“We have little time, so we must move very slowly.” Many years ago, when I was serving on the Friends for a Non-violent World (FNVW) board, the director, a lovely Quaker man named John …
“We have little time, so we must move very slowly.” Many years ago, when I was serving on the Friends for a Non-violent World (FNVW) board, the director, a lovely Quaker man named John Martinson, offered this wisdom to us as we faced the usual nonprofit juggling challenges of fundraising, recruiting members and volunteers, and maintaining programs. In my early 40s, I was juggling a lot on my own: creating a home-based business while working temp jobs to keep the bills paid; maintaining a large duplex with all the home ownership and tenant demands; volunteering hours every week; and finding time for friends and fun. Move more slowly? It sounded like a beautiful idea, but no doubt I also thought, “Sure, easy for you to say. I’d love to slow down, but you have an assistant at work and a wife at home. I have to juggle lots of things all on my own. I usually feel like I have to speed up, not slow down.”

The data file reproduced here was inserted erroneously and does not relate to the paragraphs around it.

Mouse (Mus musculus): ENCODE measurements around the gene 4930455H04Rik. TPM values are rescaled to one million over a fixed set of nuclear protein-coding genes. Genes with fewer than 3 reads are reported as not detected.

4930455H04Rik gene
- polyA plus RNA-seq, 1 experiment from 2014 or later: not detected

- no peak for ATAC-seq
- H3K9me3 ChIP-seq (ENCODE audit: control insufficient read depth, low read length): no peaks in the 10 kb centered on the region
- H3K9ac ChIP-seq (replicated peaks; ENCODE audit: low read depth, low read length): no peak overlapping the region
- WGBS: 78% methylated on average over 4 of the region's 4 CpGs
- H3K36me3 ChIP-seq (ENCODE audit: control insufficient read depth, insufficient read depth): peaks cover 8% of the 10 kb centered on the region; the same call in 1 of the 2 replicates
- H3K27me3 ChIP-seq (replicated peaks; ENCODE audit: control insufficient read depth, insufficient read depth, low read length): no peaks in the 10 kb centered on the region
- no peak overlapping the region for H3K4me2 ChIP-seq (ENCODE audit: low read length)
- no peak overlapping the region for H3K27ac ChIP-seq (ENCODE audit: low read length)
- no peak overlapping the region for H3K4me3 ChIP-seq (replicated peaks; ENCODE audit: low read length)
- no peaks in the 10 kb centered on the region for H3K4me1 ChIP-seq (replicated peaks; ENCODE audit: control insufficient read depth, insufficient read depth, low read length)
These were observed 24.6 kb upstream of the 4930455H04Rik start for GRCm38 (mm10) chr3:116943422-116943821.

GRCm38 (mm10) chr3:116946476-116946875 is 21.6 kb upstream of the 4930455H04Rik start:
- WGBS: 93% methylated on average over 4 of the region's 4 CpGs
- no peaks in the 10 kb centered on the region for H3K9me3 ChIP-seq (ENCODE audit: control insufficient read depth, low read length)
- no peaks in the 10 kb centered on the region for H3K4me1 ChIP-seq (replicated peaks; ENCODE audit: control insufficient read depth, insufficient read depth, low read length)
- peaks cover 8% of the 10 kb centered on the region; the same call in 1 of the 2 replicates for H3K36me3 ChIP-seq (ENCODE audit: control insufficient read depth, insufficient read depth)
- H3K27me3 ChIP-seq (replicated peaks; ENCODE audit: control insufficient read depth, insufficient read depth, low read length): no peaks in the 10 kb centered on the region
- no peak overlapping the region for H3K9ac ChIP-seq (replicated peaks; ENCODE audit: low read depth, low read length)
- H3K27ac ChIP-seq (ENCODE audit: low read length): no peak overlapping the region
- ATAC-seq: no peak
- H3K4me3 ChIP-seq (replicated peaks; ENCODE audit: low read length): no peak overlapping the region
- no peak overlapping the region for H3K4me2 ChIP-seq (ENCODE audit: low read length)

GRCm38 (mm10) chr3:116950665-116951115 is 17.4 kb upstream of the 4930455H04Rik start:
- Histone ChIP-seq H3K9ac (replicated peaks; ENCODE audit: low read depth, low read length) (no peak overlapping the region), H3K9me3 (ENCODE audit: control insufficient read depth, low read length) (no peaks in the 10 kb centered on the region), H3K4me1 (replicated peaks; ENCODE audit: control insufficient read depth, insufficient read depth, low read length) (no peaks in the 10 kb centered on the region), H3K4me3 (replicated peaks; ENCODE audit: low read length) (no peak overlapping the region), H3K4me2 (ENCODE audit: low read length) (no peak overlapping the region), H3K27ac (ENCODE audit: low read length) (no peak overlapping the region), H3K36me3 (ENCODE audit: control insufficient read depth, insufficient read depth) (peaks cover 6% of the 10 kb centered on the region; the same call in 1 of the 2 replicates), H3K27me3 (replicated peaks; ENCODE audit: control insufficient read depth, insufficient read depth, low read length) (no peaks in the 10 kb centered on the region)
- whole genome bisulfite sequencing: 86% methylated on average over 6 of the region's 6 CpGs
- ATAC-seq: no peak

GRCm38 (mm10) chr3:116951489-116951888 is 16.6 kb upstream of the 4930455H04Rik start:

While it may seem counterintuitive, that phrase contains a depth and breadth of wisdom that philosophers have long understood and is even found in the Talmud, a central text of Rabbinic Judaism: “Life is short, so we must move very slowly.” Recently I was in a virtual discussion with some friends, two of whom were going through cancer treatments, who I’ll call Sam and Sarah. I am a cancer survivor, and others in the group have faced their own difficult challenges. We talked about how our experiences forced us to slow down, giving us opportunities to see our lives from a different perspective.